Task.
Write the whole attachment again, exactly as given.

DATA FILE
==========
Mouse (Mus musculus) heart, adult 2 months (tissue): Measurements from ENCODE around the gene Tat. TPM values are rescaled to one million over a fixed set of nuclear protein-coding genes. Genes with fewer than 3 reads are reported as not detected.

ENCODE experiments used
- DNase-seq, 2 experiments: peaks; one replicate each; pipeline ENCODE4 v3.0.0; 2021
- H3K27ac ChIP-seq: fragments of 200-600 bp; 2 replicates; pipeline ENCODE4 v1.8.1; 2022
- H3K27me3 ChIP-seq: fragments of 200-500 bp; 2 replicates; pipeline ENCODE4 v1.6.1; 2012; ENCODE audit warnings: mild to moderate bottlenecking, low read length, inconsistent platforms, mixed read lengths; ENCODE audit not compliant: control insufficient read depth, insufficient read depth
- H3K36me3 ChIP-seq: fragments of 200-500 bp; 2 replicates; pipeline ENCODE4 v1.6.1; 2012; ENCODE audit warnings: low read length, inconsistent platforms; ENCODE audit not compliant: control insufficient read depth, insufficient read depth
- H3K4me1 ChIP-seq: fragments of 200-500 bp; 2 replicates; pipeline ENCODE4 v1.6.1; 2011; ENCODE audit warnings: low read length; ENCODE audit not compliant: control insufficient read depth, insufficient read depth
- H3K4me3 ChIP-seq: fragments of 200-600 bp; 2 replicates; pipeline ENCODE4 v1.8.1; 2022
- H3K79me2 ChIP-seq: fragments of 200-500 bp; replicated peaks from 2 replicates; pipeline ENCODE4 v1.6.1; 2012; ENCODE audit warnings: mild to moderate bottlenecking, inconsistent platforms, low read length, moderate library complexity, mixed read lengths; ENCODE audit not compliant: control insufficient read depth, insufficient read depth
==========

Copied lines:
Mouse (Mus musculus) heart, adult 2 months (tissue): Measurements from ENCODE around the gene Tat. TPM values are rescaled to one million over a fixed set of nuclear protein-coding genes. Genes with fewer than 3 reads are reported as not detected.

ENCODE experiments used
- DNase-seq, 2 experiments: peaks; one replicate each; pipeline ENCODE4 v3.0.0; 2021
- H3K27ac ChIP-seq: fragments of 200-600 bp; 2 replicates; pipeline ENCODE4 v1.8.1; 2022
- H3K27me3 ChIP-seq: fragments of 200-500 bp; 2 replicates; pipeline ENCODE4 v1.6.1; 2012; ENCODE audit warnings: mild to moderate bottlenecking, low read length, inconsistent platforms, mixed read lengths; ENCODE audit not compliant: control insufficient read depth, insufficient read depth
- H3K36me3 ChIP-seq: fragments of 200-500 bp; 2 replicates; pipeline ENCODE4 v1.6.1; 2012; ENCODE audit warnings: low read length, inconsistent platforms; ENCODE audit not compliant: control insufficient read depth, insufficient read depth
- H3K4me1 ChIP-seq: fragments of 200-500 bp; 2 replicates; pipeline ENCODE4 v1.6.1; 2011; ENCODE audit warnings: low read length; ENCODE audit not compliant: control insufficient read depth, insufficient read depth
- H3K4me3 ChIP-seq: fragments of 200-600 bp; 2 replicates; pipeline ENCODE4 v1.8.1; 2022
- H3K79me2 ChIP-seq: fragments of 200-500 bp; replicated peaks from 2 replicates; pipeline ENCODE4 v1.6.1; 2012; ENCODE audit warnings: mild to moderate bottlenecking, inconsistent platforms, low read length, moderate library complexity, mixed read lengths; ENCODE audit not compliant: control insufficient read depth, insufficient read depth